May 13, 2019 10:45 PM EDT
Iceland is known as the Land of Fire and Ice due to its extremes with glacier and volcanic springs located next to each other. 21st Century alchemists in Ireland are transforming carbon dioxide into rock for eternity, cleaning the air of harmful emissions that cause global warming.
The technology mimics, in an accelerated format, a natural process that can take thousands of years, injecting CO2 into porous basalt rock where it mineralizes, capturing it forever.
"With this method, we are able to scale up time in ways we never thought possible," says Sandra Osk Snaebjornsdottir, a geologist participant in the project.
The transport sector in Iceland has been considered one of the main contributors to its growing problem on greenhouse gas emissions. They are identified next to the volcanoes and the industrial region of the country.
The United Nations (UN) Intergovernmental Panel responsible for issues on Climate Change has been promoting various projects that deal with the capture and storage of carbon emissions. It is their bid to reduce the presence of carbon dioxide in the country and reduce the overall temperature by as much a 1.5%.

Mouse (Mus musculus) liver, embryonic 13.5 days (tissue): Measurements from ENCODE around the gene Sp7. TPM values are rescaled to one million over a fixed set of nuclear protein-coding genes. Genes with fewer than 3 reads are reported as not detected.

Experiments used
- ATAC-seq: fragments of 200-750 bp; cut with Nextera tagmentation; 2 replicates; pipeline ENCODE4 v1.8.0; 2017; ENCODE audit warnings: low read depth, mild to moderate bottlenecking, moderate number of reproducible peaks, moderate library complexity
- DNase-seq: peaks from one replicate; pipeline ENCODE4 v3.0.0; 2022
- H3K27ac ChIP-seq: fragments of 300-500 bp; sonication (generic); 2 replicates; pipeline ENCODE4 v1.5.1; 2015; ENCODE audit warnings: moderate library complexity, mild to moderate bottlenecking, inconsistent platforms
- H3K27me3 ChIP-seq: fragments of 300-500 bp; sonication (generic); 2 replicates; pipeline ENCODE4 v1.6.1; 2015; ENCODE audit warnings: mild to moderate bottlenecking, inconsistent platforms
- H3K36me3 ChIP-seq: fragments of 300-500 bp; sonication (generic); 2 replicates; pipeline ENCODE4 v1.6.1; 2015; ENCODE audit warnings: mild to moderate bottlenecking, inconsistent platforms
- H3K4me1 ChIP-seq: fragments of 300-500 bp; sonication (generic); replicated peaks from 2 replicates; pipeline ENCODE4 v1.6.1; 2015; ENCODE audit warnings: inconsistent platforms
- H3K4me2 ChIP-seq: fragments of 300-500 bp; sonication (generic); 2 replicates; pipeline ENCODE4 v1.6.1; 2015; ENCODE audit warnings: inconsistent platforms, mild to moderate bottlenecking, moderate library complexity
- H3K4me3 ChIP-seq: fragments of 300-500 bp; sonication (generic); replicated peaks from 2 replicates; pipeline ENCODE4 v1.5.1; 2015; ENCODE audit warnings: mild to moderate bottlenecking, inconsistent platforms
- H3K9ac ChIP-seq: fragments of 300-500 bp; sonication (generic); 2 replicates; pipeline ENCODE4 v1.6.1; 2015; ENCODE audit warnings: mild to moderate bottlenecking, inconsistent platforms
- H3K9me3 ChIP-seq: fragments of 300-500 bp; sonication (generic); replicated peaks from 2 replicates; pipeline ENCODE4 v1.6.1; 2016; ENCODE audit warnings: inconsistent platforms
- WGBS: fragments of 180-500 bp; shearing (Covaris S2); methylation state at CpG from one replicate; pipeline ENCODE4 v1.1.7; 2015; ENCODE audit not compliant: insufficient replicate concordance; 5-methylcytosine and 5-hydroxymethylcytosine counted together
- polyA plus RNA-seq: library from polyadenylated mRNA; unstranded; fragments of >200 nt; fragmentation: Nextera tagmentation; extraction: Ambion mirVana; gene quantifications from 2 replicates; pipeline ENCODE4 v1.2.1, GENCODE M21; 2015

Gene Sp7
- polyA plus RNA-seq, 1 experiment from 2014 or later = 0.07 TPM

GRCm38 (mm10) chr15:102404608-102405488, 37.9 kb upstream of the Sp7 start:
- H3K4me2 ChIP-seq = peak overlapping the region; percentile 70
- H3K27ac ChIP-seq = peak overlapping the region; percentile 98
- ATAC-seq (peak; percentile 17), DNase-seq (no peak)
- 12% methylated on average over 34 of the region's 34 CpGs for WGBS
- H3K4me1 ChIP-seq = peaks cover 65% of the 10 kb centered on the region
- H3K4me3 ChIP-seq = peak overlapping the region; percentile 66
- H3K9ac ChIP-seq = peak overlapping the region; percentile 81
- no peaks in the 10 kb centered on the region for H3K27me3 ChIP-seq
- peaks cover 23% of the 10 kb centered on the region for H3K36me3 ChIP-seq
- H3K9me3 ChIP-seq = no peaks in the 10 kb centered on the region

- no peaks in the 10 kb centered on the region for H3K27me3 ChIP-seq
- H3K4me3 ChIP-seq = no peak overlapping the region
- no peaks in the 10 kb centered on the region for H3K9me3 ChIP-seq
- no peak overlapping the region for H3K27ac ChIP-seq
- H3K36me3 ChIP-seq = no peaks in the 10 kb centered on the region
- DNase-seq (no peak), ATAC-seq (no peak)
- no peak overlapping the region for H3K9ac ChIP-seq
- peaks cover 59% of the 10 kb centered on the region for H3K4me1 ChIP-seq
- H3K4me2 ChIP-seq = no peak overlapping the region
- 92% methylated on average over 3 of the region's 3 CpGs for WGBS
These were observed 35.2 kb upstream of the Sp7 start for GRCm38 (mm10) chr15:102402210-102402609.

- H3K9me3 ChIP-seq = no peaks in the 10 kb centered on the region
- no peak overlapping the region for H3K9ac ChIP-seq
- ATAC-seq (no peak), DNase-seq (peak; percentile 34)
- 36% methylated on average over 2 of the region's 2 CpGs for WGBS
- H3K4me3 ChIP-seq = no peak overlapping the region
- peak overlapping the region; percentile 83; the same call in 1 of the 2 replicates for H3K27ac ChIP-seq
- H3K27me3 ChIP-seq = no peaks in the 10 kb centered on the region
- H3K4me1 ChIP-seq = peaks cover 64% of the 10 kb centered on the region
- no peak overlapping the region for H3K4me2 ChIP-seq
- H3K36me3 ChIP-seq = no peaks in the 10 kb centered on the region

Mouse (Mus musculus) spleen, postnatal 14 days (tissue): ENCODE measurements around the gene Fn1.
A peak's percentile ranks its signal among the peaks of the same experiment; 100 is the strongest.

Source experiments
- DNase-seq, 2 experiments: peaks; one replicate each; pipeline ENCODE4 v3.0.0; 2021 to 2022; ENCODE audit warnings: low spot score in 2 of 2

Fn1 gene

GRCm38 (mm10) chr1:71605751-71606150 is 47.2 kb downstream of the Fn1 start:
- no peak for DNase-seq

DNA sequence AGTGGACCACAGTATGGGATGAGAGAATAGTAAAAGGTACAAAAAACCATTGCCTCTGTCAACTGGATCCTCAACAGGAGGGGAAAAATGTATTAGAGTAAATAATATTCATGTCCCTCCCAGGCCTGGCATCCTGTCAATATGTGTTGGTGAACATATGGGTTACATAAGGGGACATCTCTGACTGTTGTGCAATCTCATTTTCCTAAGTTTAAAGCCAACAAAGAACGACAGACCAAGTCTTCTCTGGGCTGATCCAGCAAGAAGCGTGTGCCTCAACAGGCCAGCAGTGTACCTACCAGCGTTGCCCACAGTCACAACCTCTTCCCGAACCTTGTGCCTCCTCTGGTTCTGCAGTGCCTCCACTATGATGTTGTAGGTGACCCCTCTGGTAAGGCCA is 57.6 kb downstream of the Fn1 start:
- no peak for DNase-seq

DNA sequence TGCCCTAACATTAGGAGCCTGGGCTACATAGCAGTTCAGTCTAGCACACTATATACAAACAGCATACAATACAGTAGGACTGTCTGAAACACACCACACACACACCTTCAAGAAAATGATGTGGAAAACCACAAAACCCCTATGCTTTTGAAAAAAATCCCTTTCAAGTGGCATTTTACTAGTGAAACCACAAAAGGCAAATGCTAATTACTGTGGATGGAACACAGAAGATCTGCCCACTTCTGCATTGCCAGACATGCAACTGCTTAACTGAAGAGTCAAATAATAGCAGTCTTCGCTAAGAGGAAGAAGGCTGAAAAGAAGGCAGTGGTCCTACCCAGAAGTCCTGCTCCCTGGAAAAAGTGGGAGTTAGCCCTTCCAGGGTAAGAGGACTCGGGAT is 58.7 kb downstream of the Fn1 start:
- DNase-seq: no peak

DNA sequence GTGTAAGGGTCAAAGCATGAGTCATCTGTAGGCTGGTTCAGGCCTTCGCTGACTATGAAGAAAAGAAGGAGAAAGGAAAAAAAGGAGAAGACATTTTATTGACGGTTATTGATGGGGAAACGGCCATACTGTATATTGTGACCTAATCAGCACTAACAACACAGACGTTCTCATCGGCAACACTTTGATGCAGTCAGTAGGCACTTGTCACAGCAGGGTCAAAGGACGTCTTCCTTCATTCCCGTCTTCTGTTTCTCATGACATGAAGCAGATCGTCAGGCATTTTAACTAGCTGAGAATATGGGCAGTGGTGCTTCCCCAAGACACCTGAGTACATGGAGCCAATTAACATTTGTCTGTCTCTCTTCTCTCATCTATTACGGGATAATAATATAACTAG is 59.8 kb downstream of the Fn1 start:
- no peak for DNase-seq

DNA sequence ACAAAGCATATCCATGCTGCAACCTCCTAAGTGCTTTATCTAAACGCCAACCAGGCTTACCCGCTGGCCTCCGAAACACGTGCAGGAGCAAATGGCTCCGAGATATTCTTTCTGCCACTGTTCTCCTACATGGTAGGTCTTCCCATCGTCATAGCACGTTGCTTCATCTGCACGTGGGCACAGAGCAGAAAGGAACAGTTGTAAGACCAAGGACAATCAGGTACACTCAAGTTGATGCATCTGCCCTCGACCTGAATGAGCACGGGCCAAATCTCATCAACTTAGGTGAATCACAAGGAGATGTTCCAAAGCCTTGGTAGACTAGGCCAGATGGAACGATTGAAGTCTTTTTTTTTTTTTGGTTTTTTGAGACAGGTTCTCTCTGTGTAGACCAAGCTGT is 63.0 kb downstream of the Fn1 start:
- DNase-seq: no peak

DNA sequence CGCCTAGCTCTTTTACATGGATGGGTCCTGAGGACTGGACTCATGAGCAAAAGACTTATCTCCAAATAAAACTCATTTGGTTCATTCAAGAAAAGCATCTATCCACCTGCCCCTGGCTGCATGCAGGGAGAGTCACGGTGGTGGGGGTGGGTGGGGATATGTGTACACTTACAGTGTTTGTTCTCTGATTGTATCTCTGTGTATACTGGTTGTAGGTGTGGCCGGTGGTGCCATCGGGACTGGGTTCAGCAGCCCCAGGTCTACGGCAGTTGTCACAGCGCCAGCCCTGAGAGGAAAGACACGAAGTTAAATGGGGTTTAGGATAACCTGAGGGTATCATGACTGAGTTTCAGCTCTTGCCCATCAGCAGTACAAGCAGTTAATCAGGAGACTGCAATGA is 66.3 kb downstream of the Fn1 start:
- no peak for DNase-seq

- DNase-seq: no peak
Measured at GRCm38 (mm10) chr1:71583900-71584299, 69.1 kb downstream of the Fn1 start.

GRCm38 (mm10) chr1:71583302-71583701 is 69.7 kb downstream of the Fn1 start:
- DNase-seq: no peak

Ms. Snaebjornsdottir is working closely on the project in partnership with Reykjavik Energy, a highly established utility company with a group of engineers looking at the possibility. The partnership is also working alongside researchers from the University of Iceland, experts from the National Centre for Scientific Research (CNRS) of France and the representatives from Columbia University in the United States.
Iceland is known for being the country of geysers, volcanoes, and glaciers. In fact, more than half of the energy needed by the country is produced through these renewable resources. This combination is indeed one of the most desirable combinations in the world. Not only does it promise stability, but it also saves the country from being the biggest contributor to the carbon emissions that ruin the planet.
"Almost all of the carbon that has been injected within the last two years since our pilot injection have been mineralized," said Snaebjornsdottir.
Once the carbon dioxide has been injected into the rock, it pretty much stays there for good, even if the rock is broken down. The same formula work for Iceland could also work for the rest of the world, specifically those countries in the Arctic and Antarctic regions.
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